My novel, "The Rocks," (2015) is not about boats and the sea but represents a new direction for me as a writer of fiction. I hope there will be more non-boaty novels."

PN, 2015

Customer Reviews

Top Customer Reviews

Format: Hardcover
One day I heard a couple of book reviewers on the radio rattle off a list of good books, and I jotted this title down. When I got the book, I was uncertain as to whether I would enjoy it. The only sailing I had ever done was out in SF Bay as a passenger whose assigned job was to stay out of the way.
But after reading the book, my view of sailing has changed. This book utterly grabbed me. I couldn't put it down and I relished every word.
While the book is a true story, it isn't just a documentary. It is full of stories and portraits of people who are more fantastic than fiction. I think that not knowing anything about the Golden Globe race kept me in greater suspense. This was a page-turner 'til the very end.
I applaud Peter Nichols and his writing style. I read Perfect Storm and found it sterile and unemotional. This book was just the opposite. It was invigorating, enriching and human.
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Format: Hardcover
There have been an amazing number of books about sailing adventures released over the past several years. Peter Nichols's "A Voyage for Madmen" is one of the better ones. Given that solo sailing circumnavigations are a yearly ritual today, we tend to forget that as recently as a generation ago it was practically unheard of. In 1968, nine sailors, mostly independently of one another, decided to try and become the first to sail around the world alone without stopping. This was in an era before satelite weather radar or advanced communication equipment. Basically, for their whole voyage, the competitors faced the ravages of the sea alone. The feat became a contest to see who could finish first and who could finish the fastest. That seperate distinction became moot, when only one sailor was able to complete the journey.
Nichols expertly introduces each of the competetors and describes the unbelievable difficulties they faced. An ardent sailor himself, he writes with much authority, but with also much drama. The only drawback is that at times he is too technical for the non-sailor to follow, but thies hardly dulls the book's excitement. In fact if you go in unfamiliar (as I was) with the actual event, this book reads like a novel with surprise twists and turns along the way. And the eventual winner of the race is the type of hero, though we may question his sanity, that anyone can admire.
Overall, this a great book for sailing enthusiasts that can also be enjoyed by anyone else who like a good nautical story.
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Format: Hardcover
Hard to put down, but best savored with patience in smaller bites. Many nuggets of wisdom and a plethora of well turned prose. I've read several of the other great books about the 1968 Golden Globe, ie; The Long Way (Bernard Moitessier), A World of My Own (Robin Knox-Johnston) and The Strange Last Voyage of Donald Crowhurst (Tomalin and Hall), but this book is different from any of them. Mr Nichol's insightful overview of the race brings all these other books together to deepen your picture of this historical event.
Having the perspective of these other books really heightened MY enjoyment, however I'm recommending this book to friends as a "first exposure" to this fascinating story. With the author's own seagoing background (his other non-fiction book, Sea Change, is also excellent) and unbridled love of the sea and things nautical, this story truly comes to life!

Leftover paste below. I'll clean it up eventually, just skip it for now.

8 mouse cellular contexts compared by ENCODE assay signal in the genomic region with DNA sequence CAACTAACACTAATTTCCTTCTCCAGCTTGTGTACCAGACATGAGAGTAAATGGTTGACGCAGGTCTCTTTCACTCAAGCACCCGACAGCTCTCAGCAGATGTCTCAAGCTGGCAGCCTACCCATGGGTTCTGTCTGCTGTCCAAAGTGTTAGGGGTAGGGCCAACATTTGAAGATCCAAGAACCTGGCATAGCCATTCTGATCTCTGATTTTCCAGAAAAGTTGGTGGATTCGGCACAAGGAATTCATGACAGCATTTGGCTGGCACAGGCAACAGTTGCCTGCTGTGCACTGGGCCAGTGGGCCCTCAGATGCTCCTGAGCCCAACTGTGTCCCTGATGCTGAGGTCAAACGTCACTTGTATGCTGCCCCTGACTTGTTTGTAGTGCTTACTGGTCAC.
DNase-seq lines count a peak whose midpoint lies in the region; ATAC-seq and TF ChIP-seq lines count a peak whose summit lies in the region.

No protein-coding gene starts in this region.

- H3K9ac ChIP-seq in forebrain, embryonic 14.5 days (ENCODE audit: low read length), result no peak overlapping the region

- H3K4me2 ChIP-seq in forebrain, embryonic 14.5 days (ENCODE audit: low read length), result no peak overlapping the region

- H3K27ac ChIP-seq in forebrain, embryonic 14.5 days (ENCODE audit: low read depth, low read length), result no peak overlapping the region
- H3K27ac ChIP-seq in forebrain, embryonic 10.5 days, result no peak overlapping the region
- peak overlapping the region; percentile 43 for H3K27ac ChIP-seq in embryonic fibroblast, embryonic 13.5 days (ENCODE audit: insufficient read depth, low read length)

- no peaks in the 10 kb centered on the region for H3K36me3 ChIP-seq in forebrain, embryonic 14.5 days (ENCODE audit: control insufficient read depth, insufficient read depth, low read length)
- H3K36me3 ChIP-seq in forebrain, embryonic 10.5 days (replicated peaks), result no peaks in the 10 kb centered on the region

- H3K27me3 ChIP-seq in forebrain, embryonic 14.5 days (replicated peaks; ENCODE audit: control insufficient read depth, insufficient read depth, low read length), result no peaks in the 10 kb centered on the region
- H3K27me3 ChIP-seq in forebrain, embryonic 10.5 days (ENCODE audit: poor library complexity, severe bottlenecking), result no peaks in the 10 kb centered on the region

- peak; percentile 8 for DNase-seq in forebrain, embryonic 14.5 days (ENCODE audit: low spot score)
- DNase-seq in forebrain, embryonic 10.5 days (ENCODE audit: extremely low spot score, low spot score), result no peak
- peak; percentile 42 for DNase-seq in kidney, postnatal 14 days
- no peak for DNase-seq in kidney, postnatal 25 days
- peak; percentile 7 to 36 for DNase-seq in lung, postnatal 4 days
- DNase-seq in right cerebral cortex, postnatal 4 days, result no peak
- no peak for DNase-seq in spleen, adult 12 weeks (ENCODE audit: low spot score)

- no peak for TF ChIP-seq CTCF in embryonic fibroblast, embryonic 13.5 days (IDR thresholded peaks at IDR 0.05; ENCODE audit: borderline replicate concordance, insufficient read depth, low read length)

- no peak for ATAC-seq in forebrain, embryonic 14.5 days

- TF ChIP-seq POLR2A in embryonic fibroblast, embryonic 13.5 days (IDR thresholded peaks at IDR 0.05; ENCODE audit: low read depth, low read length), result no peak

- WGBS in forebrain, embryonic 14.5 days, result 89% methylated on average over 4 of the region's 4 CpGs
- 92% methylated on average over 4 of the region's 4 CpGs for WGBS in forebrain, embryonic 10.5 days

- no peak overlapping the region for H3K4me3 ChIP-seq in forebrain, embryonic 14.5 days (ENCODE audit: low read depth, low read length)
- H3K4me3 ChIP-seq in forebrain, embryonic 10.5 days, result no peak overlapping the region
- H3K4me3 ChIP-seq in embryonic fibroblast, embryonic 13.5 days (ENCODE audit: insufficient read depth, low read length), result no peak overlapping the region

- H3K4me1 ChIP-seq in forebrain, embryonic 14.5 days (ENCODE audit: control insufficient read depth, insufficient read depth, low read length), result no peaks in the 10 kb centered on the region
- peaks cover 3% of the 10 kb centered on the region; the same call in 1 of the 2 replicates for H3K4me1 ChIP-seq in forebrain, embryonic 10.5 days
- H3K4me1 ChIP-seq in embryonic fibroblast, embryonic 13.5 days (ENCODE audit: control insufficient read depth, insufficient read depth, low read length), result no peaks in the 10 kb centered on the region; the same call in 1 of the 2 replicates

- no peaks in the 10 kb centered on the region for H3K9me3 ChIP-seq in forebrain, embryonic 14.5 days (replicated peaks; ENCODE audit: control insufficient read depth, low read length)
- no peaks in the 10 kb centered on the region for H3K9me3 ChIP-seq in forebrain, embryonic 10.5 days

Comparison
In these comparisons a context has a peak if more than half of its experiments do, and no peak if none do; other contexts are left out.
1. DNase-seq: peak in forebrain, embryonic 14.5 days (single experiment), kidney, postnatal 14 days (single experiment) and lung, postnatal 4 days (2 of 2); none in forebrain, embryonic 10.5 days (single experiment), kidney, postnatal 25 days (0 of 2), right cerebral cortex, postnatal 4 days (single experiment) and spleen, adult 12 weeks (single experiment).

I can't say how a non-sailor will take this book, but if you enjoy a good story, and particularly a good sea yarn, you'll love this book! Kudos to Peter Nichols. I want more!!!
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By A Customer on June 13, 2001
Format: Hardcover
I bought this book after reading an excelent review in the New York Times. I was therefore fully expecting to find the story very interesting as I am an armchair adventurer (I have much enjoyed the recent non-fiction thrillers like "Into Thin Air" and "The Perfect Storm"). I was however, completely unprepared for how exciting a book this is. I've rarely been seriously unable to put a book down before now. I read "A Voyage For Madmen" from cover to cover, entirely enthralled to the last, heart-rending page. Not only does the book take you right on board the boat with these 'madmen' on their extraordinary voyage, but Nichols' insight into the soul of these men, and of the sea itself, makes this a profoundly moving book, and one which goes a long way towards answering the deep questions about the devils that drive such men. A wonderful book!
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Format: Hardcover
I read Peter Nichols first book, "Sea Change" with complete facination. He is a great storyteller and a wise soul. He told that true story, of a rocky marriage, of life on a beloved boat and the ultimate demise of both, with grace and candor.
The new book, "Voyage for Madmen" is, again, a beautifully and honestly told true story. His knowledge of the sea and boats gives him the proper foundation to tell the harrowing tale of the Golden Globe race, but it's his ability to get inside the people involved that makes this a great read.
Nichols has done it again. Keep up the great work.
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Format: Paperback
If you had written this same story in a fiction format, nobody would have stomached it. Nine men start a race around the world and no two finish it in quite the same way? One never stops, another goes insane, some drop out early, others are forced to ditch on the verge of finishing, and the winner is unlikely and likeable?
But it's a true story, and a well told one at that. Nichols tells enough to make the layman feel at home with the nautical ins and outs of his story, but doesn't dumb it down so much as to exclude experienced sailers.